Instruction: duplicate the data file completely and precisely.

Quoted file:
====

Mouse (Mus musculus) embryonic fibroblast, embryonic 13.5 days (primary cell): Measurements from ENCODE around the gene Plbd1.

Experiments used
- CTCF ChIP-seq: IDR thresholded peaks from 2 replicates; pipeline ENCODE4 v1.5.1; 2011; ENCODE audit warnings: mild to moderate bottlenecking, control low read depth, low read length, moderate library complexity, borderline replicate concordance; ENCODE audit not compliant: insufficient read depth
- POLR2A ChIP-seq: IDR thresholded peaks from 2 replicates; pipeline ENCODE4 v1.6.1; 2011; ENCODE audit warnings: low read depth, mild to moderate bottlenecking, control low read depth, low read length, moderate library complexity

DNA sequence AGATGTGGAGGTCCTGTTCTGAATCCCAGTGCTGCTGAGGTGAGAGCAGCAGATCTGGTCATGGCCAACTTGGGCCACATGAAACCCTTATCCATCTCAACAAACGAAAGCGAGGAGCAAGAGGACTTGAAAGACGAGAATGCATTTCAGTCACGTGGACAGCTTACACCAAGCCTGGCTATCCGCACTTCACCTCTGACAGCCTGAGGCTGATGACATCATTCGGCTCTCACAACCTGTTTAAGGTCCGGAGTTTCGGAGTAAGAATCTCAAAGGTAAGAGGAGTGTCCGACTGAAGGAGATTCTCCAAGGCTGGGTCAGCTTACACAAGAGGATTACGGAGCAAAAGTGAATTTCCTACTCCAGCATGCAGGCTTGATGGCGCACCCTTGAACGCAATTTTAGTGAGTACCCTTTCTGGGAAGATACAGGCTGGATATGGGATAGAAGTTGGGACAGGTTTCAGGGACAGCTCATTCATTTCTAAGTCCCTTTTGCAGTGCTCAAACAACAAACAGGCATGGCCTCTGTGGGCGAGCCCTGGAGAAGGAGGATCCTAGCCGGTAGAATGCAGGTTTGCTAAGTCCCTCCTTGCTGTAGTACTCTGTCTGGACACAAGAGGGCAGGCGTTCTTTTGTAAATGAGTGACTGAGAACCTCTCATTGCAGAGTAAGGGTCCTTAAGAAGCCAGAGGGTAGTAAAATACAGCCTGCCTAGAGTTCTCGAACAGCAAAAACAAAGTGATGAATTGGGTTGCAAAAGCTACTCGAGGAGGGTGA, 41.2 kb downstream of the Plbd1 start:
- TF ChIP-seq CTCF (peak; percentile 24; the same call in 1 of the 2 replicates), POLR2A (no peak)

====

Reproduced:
Mouse (Mus musculus) embryonic fibroblast, embryonic 13.5 days (primary cell): Measurements from ENCODE around the gene Plbd1.

Experiments used
- CTCF ChIP-seq: IDR thresholded peaks from 2 replicates; pipeline ENCODE4 v1.5.1; 2011; ENCODE audit warnings: mild to moderate bottlenecking, control low read depth, low read length, moderate library complexity, borderline replicate concordance; ENCODE audit not compliant: insufficient read depth
- POLR2A ChIP-seq: IDR thresholded peaks from 2 replicates; pipeline ENCODE4 v1.6.1; 2011; ENCODE audit warnings: low read depth, mild to moderate bottlenecking, control low read depth, low read length, moderate library complexity

DNA sequence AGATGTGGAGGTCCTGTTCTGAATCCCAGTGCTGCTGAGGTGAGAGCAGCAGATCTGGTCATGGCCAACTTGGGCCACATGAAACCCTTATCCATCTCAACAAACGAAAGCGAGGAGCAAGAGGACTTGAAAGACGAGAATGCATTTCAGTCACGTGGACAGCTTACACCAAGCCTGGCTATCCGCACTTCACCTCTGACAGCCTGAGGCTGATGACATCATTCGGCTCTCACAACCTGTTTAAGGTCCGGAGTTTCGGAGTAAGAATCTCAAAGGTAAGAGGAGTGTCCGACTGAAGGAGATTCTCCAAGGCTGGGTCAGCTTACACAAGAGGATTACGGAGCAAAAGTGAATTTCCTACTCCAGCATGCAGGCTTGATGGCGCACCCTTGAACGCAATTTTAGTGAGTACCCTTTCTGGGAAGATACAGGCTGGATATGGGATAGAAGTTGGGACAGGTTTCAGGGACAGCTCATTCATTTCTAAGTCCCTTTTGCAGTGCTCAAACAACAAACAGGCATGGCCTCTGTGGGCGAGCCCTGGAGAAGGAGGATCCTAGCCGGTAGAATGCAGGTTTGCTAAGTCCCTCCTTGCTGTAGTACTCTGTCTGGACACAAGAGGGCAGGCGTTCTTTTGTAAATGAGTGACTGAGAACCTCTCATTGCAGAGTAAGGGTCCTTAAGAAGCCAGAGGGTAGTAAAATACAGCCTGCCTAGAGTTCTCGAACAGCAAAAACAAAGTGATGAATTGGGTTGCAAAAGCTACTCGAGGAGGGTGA, 41.2 kb downstream of the Plbd1 start:
- TF ChIP-seq CTCF (peak; percentile 24; the same call in 1 of the 2 replicates), POLR2A (no peak)